Jose Mourinho was being characteristically weird after the Premier League’s opening weekend by pretending to actually be a nice person.
Mourinho has complimented Alexandre Lacazette, as well as every other striker who scored on their debuts for their respective teams during the opening weekend.
“[Lukaku] is playing well, he is working hard. He likes the team and the team likes him,” he said.
“Any striker can play phenomenally hard but if he doesn’t score goals the pressure is on them.
“So good for him, good for Wayne Rooney, Lacazette, Morata – good for all the strikers arriving in new clubs and scoring in the first days.
“But Romelu knows me well. He knows sometimes strikers can play very well for the team without scoring goals.
“He knows from me there is no pressure at all. But today he was good, very effective.”
The Manchester United manager’s kind words came just after he’d been talking about Romelu Lukaku, who scored a brace for the Red Devils during his first competitive game against West Ham.
Alvaro Morata also scored against Burnley. Not that it mattered because Burnley beat Chelsea 3-2 at Stamford Bridge after going 3-0 ahead in the first half.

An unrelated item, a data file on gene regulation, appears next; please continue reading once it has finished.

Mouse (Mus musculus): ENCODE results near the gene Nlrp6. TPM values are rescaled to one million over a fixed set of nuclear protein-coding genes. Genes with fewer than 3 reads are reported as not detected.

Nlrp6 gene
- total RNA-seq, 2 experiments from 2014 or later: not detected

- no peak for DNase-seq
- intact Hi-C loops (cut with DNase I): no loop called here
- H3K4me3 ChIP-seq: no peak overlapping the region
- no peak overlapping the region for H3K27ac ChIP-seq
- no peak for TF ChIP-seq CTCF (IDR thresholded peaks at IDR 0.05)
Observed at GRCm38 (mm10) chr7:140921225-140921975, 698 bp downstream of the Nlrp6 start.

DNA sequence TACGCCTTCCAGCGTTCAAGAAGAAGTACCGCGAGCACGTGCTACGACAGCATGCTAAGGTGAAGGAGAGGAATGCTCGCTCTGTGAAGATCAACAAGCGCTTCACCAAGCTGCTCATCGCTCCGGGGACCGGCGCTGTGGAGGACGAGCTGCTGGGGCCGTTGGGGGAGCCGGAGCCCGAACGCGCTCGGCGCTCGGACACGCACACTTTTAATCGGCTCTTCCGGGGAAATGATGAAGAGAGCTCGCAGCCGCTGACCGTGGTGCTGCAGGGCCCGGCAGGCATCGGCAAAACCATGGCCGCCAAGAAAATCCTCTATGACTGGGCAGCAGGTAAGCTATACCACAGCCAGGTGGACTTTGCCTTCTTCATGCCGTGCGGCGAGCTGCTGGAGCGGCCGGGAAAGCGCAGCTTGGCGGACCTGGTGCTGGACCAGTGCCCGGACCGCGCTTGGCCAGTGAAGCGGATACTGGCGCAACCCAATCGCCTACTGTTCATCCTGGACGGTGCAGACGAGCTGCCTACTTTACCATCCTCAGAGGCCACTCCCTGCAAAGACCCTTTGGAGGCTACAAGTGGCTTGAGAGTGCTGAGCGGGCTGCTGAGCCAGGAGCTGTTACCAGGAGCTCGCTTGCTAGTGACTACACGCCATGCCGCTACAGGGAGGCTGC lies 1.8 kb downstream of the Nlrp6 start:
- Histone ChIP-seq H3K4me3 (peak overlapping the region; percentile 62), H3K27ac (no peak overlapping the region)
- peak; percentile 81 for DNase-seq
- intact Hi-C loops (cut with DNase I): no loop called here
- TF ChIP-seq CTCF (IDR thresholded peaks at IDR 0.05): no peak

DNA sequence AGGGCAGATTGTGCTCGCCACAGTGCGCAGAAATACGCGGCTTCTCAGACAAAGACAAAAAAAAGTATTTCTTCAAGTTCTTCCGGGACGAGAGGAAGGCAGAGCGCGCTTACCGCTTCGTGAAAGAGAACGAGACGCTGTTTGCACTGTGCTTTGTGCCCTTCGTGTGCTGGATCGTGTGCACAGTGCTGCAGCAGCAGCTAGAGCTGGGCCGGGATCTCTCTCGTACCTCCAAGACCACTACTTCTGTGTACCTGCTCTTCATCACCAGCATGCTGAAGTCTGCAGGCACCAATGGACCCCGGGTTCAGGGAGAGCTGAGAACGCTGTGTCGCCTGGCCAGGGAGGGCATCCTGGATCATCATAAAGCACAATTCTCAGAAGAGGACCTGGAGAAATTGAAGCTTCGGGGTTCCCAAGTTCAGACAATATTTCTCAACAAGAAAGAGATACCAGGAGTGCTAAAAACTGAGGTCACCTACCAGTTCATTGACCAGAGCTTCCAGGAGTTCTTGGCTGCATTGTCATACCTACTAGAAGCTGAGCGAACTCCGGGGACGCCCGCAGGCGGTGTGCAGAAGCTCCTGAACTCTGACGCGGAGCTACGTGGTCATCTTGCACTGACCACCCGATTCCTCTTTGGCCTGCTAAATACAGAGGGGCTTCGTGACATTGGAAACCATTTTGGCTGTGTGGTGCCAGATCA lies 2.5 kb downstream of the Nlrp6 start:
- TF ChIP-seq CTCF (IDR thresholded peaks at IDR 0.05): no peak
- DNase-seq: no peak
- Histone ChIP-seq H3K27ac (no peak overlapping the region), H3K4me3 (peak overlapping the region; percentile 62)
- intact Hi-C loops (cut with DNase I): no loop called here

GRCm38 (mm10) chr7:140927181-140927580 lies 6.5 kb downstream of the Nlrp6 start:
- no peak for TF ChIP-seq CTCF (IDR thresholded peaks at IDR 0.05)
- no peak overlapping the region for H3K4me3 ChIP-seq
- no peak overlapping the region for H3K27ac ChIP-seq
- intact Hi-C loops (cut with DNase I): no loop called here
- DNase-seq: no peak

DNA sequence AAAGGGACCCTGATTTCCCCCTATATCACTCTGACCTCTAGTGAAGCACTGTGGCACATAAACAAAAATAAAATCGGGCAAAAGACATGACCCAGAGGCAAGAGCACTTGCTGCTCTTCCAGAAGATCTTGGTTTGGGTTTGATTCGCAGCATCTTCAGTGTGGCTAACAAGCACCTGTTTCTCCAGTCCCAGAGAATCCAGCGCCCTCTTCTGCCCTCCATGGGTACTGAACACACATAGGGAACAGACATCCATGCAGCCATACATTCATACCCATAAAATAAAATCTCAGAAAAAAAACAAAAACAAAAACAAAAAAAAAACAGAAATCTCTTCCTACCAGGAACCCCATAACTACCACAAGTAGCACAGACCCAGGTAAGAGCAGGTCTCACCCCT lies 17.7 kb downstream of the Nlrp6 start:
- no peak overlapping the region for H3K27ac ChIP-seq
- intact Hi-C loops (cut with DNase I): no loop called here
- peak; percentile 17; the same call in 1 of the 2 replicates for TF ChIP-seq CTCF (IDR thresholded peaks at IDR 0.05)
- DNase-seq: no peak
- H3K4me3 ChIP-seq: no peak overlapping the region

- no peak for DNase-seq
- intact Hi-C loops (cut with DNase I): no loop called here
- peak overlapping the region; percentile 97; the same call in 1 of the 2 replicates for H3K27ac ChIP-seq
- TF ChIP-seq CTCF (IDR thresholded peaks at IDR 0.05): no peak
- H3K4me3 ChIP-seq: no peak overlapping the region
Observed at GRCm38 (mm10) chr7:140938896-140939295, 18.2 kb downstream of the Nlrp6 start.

Wayne Rooney found the net for boyhood club Everton against Stoke, which was the Toffees’ only goal of the game.
Lacazette’s goal came just two minutes after kick-off against Leicester and the 26-year-old was brilliant throughout the seven-goal thriller, which had the neutrals out of their seats and Gooners hiding behind theirs.
Despite this, however, we all know Mourinho realises what a force his United team could be this season if they continue. While it’s only been one match, they won by a four-goal margin, the highest of any of the other teams, and did look the most convincing on the day.
Granted, West Ham looked poor. Really poor. And a lot can and will change. But Leicester aren’t exactly world beaters, no matter what their 2015/16 title win might indicate.
With the league’s best strikers, old and new, banging in the goals, it promises to be an exciting season.